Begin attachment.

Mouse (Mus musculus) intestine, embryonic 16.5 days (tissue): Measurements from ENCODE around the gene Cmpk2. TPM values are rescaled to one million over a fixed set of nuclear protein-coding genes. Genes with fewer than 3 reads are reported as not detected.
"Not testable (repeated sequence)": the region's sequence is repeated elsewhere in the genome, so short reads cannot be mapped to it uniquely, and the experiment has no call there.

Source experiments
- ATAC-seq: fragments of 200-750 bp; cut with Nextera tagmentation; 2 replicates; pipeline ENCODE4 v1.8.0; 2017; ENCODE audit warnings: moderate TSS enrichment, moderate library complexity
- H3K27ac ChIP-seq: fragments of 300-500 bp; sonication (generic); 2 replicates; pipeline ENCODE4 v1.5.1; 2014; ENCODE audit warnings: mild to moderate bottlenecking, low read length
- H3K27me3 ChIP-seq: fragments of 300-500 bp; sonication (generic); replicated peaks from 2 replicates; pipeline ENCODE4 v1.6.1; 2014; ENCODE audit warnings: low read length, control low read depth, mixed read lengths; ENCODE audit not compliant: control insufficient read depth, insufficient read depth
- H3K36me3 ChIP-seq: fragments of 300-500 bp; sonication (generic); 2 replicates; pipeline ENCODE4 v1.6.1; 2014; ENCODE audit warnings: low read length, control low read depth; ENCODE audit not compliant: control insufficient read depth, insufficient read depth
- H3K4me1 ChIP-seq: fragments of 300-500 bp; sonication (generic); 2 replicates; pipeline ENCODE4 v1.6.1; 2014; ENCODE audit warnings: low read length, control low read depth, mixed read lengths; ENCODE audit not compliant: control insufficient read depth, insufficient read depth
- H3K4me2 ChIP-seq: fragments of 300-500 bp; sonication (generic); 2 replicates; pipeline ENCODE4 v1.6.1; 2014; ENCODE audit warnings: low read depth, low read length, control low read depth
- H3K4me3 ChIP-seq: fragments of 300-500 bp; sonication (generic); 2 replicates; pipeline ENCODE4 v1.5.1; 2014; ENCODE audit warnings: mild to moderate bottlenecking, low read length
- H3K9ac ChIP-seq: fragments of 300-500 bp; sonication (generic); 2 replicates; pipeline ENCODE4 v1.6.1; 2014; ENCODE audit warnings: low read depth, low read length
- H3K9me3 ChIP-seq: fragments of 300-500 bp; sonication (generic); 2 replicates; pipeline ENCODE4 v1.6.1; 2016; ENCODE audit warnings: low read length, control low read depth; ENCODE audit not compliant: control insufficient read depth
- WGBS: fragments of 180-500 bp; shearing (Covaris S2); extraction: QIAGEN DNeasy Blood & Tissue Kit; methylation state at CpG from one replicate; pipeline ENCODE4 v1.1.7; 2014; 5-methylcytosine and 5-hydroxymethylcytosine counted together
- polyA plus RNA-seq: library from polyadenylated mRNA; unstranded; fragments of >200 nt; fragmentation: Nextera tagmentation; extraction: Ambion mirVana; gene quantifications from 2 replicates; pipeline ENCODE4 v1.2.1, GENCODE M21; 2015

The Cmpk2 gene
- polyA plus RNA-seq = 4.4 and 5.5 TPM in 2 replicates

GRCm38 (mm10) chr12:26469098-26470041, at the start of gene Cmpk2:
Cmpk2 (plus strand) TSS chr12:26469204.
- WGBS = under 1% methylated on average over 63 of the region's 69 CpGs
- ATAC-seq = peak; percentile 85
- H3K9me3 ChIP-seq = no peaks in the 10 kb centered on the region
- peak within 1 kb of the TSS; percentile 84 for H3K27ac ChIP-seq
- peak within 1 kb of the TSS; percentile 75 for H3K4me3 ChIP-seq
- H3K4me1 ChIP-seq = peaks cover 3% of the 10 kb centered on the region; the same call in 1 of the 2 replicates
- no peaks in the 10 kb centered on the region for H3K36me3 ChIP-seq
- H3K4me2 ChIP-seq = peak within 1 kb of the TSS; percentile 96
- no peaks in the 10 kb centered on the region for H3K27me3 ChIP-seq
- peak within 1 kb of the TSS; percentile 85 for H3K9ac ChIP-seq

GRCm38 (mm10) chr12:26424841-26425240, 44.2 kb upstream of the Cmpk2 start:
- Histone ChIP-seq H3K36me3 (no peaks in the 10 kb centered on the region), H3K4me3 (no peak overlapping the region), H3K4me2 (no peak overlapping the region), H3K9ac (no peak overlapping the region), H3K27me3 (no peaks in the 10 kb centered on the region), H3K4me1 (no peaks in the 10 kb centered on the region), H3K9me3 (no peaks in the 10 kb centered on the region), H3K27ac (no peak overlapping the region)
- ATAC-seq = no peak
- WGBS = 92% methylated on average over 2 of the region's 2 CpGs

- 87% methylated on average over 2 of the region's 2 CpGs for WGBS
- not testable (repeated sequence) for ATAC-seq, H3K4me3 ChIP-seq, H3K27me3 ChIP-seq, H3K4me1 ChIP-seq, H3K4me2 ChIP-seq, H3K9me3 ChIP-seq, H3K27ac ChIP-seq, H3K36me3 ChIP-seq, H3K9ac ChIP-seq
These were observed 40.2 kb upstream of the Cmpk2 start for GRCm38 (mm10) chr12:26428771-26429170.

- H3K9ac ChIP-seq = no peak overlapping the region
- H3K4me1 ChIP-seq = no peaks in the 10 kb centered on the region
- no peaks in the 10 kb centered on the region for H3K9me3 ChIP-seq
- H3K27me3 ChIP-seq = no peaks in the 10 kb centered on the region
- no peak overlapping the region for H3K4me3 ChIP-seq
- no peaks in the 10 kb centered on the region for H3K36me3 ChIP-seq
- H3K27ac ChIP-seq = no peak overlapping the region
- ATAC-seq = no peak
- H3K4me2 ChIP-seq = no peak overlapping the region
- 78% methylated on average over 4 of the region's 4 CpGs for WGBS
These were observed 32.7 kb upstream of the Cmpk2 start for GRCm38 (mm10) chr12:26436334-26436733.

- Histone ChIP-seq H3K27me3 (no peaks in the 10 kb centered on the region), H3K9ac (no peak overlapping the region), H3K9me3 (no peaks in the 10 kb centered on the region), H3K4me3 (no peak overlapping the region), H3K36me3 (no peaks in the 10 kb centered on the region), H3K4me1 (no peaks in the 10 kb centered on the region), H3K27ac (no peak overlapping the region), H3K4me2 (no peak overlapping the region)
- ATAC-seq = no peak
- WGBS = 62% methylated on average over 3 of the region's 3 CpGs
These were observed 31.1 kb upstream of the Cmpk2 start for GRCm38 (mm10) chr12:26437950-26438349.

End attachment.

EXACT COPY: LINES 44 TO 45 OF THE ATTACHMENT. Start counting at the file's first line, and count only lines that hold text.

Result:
- H3K4me2 ChIP-seq = no peak overlapping the region
- 78% methylated on average over 4 of the region's 4 CpGs for WGBS